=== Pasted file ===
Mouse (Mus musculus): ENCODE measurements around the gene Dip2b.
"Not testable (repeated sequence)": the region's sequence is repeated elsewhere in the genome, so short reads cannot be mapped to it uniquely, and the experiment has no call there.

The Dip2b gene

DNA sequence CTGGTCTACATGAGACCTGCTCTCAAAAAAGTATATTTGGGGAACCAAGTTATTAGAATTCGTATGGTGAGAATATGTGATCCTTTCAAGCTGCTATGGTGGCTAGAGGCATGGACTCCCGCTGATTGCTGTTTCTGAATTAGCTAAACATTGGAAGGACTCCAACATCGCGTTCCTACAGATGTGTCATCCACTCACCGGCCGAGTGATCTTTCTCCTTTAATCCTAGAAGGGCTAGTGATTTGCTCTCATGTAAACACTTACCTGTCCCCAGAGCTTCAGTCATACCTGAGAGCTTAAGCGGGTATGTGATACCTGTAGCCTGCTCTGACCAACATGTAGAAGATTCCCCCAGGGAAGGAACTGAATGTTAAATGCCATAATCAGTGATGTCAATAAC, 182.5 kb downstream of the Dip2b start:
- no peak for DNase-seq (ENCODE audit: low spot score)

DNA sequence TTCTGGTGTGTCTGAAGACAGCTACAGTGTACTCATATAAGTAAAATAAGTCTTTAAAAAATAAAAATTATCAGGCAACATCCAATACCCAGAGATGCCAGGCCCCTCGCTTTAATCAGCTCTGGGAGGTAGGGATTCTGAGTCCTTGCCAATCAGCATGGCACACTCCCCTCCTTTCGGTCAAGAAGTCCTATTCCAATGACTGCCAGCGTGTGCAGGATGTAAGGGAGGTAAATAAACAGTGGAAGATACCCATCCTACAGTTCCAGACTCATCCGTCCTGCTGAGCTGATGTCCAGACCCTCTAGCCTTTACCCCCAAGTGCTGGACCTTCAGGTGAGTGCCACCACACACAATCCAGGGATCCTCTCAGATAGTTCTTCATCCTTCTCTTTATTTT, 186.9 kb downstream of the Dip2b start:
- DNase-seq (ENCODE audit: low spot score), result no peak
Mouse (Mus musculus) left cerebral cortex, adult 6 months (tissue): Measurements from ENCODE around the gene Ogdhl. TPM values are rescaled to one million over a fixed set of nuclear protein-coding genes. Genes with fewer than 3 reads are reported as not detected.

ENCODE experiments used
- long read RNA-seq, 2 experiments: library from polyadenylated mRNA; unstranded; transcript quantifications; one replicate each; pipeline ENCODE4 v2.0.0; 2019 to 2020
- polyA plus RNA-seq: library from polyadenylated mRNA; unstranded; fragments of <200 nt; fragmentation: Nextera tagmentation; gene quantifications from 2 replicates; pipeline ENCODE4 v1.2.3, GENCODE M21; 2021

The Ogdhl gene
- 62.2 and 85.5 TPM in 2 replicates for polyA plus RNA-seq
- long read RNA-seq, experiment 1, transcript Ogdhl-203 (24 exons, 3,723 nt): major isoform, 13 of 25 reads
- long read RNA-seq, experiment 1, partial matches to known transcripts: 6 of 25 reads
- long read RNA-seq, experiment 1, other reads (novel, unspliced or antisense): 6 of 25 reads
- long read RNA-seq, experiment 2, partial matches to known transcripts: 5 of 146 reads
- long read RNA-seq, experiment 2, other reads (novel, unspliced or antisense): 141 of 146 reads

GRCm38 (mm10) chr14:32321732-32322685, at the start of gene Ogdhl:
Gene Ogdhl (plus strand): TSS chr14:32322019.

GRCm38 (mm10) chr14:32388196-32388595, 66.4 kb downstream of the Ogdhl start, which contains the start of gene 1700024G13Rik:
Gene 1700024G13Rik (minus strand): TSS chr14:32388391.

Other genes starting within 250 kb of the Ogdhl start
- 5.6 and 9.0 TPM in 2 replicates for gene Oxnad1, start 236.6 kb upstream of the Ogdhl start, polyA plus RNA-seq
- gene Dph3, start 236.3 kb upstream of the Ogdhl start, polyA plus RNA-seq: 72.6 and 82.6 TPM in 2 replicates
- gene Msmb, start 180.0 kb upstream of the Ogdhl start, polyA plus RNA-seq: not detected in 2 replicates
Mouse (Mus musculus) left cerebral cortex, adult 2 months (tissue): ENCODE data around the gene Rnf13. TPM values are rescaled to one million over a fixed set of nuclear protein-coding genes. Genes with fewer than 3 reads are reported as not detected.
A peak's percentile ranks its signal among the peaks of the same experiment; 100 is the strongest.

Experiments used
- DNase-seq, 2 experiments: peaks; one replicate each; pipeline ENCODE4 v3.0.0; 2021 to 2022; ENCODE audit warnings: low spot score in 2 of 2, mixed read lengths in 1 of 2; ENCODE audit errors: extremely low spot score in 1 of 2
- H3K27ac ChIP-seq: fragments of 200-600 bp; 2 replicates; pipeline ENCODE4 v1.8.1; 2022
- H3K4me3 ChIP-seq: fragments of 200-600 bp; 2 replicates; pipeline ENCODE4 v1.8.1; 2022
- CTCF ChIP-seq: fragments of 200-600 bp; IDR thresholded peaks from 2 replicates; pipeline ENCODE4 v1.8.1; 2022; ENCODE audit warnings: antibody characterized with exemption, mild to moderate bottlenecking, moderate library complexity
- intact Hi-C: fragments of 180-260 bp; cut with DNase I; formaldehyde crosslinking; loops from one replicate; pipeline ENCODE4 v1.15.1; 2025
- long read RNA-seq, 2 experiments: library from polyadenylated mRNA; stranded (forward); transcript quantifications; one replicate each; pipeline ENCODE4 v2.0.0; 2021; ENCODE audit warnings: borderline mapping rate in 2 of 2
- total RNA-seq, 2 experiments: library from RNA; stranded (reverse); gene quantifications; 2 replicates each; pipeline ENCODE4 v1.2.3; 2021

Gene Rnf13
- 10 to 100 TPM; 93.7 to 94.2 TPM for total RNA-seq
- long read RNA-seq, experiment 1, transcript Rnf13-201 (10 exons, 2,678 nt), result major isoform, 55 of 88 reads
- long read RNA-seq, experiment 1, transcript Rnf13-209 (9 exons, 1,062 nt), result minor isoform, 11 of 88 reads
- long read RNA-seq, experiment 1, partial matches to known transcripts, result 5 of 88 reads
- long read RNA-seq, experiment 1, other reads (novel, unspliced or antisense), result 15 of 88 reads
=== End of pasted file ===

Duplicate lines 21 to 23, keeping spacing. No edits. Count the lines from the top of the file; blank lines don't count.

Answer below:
GRCm38 (mm10) chr14:32388196-32388595, 66.4 kb downstream of the Ogdhl start, which contains the start of gene 1700024G13Rik:
Gene 1700024G13Rik (minus strand): TSS chr14:32388391.

Other genes starting within 250 kb of the Ogdhl start